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Wednesday, 20 May 2015 15:49

Strained long-term care system needs real effort to address shortcomings

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The family members of Saskatchewan seniors have a reasonable expectation that their parents or grandparents will receive proper care when they move into a long-term care home, but the findings of the Ombudsman report indicate this might not be the case.


Ombudsman Mary McFadyen’s report into the care provided to a resident of the Santa Maria Senior Citizens home in Regina was released on May 13.
The report does not only raise concerns over shortcomings in the treatment of Margaret Warholm. The Ombudsman’s office received 89 complaints about the quality of long-term care in the province since the start of this investigation in November 2014, and McFadyen described long-term care in Saskatchewan as “a system under strain.”
The Minister of Health requested the Ombudsman to investigate the care provided to Warholm after her children questioned the adequacy of her care. Her weight dropped from 144 pounds when she was admitted to the care home in September 2011 to just over 90 pounds in 2013.
She was 74 when she died three days after being admitted to hospital on Oct. 6, 2013. Her hospital chart described Warholm as “emaciated” and “malnourished.”
It also referred to a recent compression fracture in her spine. She had a large bed sore on her back and the rest of the skin on her back was “extremely red” as well as “fragile” and “thin.”
According to the Ombudsman report, the care provided to Warholm did not comply with the Ministry of Health’s policy guidelines for special-care homes or with Santa Maria’s own policies and procedures.
The report highlights many issues that indicate a systemic problem with long-term care in Saskatchewan. This is not even the first time these kinds of concerns have been raised in the province.
After previous complaints by family members at the provincial legislature the Minister of Health instructed the CEOs of health regions in May 2013 to visit all long-term care facilities to listen to concerns.
The resulting 311-page review of long-term care facilities in the province presented a glimpse into standards of care that are simply not what could be considered acceptable, for example residents might only receive a bath once a week, assistance will come too late to make it to a toilet in time or medication is not provided on time.
The government’s immediate response was to establish a $10-million urgent issues action fund to address priority issues in health regions such as the purchase of equipment and training.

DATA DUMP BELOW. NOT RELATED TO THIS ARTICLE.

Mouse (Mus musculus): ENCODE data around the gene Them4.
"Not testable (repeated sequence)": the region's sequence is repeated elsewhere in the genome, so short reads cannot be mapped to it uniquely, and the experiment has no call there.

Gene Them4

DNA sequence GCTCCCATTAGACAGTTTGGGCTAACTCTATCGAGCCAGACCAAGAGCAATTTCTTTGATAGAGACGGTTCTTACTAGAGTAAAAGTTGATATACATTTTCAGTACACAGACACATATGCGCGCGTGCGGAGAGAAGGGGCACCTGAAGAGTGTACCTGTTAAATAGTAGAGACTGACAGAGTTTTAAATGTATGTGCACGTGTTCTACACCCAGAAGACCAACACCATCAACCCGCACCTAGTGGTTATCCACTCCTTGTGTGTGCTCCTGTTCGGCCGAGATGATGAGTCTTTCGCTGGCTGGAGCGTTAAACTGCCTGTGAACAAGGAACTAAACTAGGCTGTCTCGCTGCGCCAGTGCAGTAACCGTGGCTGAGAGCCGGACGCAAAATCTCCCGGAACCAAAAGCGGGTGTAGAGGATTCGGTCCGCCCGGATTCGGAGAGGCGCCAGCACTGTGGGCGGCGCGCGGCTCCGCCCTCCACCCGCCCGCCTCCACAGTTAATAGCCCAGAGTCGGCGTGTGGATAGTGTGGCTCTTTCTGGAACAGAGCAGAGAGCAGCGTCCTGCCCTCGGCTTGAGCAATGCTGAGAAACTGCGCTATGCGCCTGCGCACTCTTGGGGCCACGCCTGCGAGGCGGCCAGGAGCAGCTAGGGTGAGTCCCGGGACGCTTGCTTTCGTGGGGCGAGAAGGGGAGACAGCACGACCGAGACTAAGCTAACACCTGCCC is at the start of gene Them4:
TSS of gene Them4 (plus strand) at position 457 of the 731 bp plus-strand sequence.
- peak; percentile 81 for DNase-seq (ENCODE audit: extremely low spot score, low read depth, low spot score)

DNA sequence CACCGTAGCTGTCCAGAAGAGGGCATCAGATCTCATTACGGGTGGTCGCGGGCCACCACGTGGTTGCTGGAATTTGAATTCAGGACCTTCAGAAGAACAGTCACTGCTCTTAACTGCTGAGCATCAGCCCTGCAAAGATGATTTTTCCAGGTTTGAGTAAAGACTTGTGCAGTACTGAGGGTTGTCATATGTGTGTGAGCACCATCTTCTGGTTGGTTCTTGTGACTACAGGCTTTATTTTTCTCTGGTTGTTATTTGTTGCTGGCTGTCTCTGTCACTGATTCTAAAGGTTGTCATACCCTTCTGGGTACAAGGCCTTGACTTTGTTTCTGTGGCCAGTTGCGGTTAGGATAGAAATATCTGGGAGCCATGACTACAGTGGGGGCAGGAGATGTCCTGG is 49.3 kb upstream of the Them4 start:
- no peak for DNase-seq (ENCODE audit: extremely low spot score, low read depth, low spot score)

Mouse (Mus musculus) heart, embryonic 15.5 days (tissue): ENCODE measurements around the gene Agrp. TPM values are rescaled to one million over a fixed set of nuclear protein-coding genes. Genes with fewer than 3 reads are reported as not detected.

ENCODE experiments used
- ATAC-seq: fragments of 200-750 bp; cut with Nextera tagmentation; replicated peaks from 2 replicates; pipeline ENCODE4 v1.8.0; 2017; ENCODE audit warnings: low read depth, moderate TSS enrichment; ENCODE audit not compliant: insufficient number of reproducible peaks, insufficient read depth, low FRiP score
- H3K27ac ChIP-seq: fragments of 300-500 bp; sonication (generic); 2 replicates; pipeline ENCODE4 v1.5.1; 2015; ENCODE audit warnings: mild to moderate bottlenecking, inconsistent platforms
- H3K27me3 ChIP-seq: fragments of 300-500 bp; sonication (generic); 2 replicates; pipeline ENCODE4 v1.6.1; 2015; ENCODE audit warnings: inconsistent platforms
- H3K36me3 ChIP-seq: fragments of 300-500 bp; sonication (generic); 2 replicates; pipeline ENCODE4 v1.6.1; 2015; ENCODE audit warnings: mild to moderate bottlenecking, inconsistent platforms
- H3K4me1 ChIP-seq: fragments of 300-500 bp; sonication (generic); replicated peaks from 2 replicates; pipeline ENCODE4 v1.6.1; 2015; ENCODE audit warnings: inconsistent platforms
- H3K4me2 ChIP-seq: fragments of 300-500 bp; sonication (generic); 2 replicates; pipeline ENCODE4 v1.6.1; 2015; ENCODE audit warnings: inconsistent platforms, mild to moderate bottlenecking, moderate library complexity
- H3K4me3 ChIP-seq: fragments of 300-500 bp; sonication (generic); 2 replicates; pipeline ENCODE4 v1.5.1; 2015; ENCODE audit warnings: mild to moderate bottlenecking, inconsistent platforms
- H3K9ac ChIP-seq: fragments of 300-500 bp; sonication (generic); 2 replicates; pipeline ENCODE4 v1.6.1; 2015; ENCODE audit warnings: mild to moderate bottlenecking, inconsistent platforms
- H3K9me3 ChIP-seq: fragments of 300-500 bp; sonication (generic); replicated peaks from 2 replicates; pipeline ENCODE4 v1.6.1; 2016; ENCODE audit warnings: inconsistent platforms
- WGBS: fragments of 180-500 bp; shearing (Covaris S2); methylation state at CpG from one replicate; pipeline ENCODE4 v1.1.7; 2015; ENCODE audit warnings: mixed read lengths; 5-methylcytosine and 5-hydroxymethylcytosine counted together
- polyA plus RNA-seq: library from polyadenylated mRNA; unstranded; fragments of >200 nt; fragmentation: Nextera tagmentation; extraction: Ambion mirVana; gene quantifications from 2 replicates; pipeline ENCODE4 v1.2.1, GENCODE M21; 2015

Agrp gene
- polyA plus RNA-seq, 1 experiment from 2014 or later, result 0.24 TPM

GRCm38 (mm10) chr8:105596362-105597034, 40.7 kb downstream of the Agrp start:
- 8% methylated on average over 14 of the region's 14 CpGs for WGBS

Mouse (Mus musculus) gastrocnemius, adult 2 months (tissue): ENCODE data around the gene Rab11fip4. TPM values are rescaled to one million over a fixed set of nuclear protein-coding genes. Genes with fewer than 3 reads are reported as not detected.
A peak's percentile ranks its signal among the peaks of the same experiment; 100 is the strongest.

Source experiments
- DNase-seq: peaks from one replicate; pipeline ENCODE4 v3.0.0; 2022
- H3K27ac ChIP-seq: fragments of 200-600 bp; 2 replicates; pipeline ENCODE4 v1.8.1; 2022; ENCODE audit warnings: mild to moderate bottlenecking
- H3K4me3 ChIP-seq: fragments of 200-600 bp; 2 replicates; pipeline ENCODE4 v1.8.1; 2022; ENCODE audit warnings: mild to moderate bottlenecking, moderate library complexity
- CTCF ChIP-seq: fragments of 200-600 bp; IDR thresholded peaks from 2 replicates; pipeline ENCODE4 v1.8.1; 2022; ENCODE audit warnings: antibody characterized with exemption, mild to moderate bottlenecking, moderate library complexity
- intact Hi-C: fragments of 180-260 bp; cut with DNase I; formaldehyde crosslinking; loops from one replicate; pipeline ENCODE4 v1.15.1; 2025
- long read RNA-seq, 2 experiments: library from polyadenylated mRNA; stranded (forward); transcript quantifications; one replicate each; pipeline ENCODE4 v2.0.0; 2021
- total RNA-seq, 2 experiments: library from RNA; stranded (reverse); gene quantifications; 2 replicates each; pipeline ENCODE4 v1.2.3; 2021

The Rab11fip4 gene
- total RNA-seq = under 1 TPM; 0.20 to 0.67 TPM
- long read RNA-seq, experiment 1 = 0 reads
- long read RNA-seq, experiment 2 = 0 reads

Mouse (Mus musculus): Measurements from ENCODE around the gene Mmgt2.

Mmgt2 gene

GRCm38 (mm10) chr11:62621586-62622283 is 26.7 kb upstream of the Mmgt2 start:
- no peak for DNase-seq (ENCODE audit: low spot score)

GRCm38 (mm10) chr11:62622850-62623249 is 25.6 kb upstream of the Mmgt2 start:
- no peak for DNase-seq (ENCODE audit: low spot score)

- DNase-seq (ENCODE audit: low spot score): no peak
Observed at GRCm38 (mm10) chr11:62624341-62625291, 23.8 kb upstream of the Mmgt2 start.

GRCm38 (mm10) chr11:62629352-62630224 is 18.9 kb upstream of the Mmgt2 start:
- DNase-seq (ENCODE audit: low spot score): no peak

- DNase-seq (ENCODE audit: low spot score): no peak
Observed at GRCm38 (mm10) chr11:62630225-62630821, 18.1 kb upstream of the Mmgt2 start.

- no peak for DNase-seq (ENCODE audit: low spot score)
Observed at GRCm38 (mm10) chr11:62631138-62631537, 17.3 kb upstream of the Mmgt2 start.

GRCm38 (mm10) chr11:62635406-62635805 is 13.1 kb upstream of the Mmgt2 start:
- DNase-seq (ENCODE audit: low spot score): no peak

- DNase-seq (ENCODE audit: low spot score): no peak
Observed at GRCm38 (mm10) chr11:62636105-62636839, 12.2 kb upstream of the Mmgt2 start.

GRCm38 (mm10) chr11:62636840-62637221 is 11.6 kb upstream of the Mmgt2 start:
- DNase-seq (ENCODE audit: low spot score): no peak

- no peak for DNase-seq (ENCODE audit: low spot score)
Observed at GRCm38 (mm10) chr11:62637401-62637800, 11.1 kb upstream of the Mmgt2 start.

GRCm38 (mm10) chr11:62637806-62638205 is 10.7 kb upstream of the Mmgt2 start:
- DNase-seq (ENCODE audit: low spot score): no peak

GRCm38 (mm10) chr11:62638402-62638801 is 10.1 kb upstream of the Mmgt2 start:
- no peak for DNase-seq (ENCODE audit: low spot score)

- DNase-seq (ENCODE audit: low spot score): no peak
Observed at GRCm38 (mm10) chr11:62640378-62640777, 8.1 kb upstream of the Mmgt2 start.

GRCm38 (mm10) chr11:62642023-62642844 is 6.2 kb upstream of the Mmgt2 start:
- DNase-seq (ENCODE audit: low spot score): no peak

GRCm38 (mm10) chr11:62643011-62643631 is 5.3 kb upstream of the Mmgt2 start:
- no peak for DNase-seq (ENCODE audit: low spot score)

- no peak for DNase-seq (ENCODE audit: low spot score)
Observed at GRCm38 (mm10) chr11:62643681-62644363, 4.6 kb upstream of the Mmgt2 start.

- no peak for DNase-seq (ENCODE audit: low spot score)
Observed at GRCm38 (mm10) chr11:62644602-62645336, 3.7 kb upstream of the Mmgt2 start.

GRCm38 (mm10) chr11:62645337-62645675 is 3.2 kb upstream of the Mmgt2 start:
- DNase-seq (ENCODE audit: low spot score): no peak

Despite these efforts the underlying problems still need to be addressed. Concerned family members of care home residents from across the province have continued to make appearances at the provincial legislature during the spring session, which concluded May 14.
In addition to raising the concerns of these families during question period, the NDP opposition members have been calling for measures to address inadequate staffing levels in long-term care facilities and minimum quality-of-care standards.
The issues highlighted in the Ombudsman report were probably not a real surprise to the Ministry of Health because it echoes what have been said before by families, written in CEO reports from health regions, and mentioned over and over by health care provider unions and opposition politicians.
There are references to inadequate staffing levels, too broad and non-specific standards of care, insufficient monitoring to ensure minimum standards are met, ineffective concern handling procedures and a disconnect between management decisions and staff needs.
The Ombudsman report indicates that the needs of residents in long-term care have changed. Twenty years ago most residents were assessed to only require Level 1 and 2 care, but now the residents of these facilities typically require more intensive Level 3 or 4 care.
This increase in Level 3 and 4 residents have resulted in a decision by the Ministry to remove previous minimum hours of care requirements and to develop the current guidelines that provide health regions with more flexibility to determine the care needs of individual residents.
The Ministry of Health’s program guidelines for long-term care homes include more than 100 individual standards. In response to the Ombudsman report, Minister of Health Dustin Duncan committed the government to properly operationalize these standards and to publicly report on care standards and inspection results in long-term care homes.
Seniors and their families have the right to expect proper care in these facilities, and to know when standards are not met in a specific institution. It is time for the government to meet their expectations.
Matthew Liebenberg is a reporter with the Prairie Post. Contact him with your comments about this opinion piece at This email address is being protected from spambots. You need JavaScript enabled to view it. .

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Matthew Liebenberg

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